MONTEGO BAY, St James – Dr Christopher Tufton has hit back at critics of the health ministry’s handling of a recent spike in respiratory illnesses.
“People can stay outside and look on and be critical. I mean, there’s always room for improvement. We’re not perfect. But I think up to this point we have done enough to inform the public to promote the protocols that are necessary to protect persons who are vulnerable,” Tufton, the health and wellness minister, said as he fielded questions from journalists in St James last Friday.
“The public health system is aware. They are treating the cases and where there is an overflow, there is a shared arrangement. And that’s pretty much what we can do at this point in time and we will continue to monitor to see what else can be done. But as of now, I’m pretty satisfied that we’re doing all that we need to do,” Tufton said.
Last week, Opposition spokesman on health Dr Morais Guy rapped the health ministry for taking too long to update the public on the types of viruses in circulation, despite having the capacity to conduct genome sequencing.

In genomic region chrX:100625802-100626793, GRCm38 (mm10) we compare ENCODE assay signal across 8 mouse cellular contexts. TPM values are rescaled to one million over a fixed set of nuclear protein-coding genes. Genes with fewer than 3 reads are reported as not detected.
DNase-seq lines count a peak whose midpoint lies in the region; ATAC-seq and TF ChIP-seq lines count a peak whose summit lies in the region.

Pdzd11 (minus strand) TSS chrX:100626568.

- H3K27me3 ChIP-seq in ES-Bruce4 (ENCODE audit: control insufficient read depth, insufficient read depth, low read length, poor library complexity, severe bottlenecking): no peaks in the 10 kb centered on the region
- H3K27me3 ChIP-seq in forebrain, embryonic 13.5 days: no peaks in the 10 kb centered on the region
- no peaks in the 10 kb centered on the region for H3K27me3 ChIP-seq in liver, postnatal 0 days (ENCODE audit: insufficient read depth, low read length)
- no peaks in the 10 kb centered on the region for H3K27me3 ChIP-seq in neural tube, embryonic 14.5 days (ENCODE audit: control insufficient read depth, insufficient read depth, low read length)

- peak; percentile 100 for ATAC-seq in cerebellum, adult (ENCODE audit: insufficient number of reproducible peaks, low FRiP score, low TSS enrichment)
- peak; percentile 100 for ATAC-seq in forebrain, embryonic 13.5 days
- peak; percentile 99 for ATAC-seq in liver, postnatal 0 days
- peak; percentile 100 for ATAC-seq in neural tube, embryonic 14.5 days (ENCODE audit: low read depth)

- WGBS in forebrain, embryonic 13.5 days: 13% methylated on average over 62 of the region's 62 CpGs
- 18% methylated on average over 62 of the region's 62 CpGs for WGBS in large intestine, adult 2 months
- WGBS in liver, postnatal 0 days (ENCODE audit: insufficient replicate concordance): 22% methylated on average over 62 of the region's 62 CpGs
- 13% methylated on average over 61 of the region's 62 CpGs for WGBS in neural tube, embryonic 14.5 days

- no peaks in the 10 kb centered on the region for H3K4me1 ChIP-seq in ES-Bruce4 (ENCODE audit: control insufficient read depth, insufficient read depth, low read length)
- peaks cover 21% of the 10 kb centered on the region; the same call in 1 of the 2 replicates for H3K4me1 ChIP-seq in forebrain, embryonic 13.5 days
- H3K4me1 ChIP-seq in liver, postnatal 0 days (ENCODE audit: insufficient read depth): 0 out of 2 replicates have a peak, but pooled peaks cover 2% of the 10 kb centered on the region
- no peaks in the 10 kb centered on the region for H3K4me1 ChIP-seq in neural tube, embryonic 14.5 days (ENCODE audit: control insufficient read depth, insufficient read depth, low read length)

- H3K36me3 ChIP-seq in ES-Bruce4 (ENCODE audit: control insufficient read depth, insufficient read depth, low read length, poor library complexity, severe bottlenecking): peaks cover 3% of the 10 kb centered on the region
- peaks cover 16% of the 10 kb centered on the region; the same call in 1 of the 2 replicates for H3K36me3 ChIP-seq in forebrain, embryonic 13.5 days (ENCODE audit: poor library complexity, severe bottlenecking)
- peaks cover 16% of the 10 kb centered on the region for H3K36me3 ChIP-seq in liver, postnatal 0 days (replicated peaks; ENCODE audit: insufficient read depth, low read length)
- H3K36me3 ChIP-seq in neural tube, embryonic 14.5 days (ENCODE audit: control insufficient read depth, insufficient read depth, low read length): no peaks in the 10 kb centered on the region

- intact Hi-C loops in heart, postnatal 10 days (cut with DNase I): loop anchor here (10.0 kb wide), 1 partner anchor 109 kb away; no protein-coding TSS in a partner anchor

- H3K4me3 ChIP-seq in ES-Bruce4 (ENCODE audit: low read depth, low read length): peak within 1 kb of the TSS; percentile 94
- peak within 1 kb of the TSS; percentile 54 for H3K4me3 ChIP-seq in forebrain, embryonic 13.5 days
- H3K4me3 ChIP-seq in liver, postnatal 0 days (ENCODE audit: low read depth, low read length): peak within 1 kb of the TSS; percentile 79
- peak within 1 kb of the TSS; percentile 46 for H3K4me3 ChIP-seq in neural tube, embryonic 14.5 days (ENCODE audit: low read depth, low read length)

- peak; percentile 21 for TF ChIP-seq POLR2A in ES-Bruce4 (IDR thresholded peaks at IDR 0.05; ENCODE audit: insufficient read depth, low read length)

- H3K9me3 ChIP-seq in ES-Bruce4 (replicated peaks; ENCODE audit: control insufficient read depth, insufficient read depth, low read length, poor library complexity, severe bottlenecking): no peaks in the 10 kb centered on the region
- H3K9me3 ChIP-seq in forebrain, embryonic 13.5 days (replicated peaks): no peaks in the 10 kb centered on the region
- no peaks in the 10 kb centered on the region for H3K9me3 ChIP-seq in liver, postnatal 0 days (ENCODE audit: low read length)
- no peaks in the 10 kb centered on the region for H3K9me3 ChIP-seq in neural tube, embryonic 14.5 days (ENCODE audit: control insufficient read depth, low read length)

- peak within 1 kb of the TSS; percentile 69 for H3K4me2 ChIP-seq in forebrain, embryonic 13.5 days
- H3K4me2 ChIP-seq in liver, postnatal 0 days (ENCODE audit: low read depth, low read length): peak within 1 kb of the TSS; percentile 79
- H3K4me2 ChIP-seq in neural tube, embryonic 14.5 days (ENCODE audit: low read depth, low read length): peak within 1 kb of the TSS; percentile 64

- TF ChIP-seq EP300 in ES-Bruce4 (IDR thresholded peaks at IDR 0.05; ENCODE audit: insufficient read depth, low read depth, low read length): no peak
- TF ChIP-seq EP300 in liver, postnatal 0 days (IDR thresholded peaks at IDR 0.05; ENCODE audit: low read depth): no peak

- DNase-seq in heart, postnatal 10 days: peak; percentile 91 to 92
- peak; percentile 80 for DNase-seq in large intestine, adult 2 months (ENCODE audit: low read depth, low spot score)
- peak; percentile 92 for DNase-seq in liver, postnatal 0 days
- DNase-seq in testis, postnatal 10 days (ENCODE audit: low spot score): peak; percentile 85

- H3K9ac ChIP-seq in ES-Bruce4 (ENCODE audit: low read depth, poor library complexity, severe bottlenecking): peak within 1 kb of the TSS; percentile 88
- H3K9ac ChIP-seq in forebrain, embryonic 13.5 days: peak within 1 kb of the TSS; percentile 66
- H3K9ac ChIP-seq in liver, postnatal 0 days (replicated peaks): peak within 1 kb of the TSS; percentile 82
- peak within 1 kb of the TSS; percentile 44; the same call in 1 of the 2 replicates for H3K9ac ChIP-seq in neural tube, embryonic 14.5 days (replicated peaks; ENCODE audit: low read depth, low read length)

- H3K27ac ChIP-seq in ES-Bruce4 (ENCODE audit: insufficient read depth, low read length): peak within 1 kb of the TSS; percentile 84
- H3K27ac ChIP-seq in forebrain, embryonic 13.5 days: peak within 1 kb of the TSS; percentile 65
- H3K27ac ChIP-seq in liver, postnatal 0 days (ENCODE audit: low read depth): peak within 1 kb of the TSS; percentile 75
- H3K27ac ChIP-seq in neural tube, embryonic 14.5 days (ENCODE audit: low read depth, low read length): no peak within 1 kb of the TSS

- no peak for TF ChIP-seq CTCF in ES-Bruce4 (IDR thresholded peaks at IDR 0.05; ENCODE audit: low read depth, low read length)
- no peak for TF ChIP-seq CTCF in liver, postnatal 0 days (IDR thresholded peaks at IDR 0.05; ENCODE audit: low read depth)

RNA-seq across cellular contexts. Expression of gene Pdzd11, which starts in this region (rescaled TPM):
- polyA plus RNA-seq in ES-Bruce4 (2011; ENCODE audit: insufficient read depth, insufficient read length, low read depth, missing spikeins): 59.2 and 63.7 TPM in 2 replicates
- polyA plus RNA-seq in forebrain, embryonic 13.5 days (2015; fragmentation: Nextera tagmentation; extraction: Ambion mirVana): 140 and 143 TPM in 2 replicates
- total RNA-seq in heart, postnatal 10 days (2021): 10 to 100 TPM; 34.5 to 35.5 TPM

However, Tufton said that while the ministry will listen to criticism it will ultimately craft and implement a plan based on its own assessment.
“The analysis that we have developed to date is that we have observed these issues from early on and we have a surveillance mechanism across the country. We did signal in a number of ways that this was an issue. We included in that an early opening up of the UHWI (University Hospital of the West Indies) to deal with overflow from the Bustamante Hospital for Children, which has been on for a while now,” he said.
“We have conducted genome sequencing tests to determine the cause of the respiratory ailments. Some of it is influenza-related, some of it is COVID-related, and hospital systems have been on alert to deal with these cases. And, of course, we have communicated with the public and made them aware,” added Tufton.
Last Wednesday, the ministry reported that for the past two weeks there had been an increase in the number of patients hospitalised. The causes were said to be, predominantly, the COVID-19 virus together with influenza B, influenza A, and respiratory syncytial virus.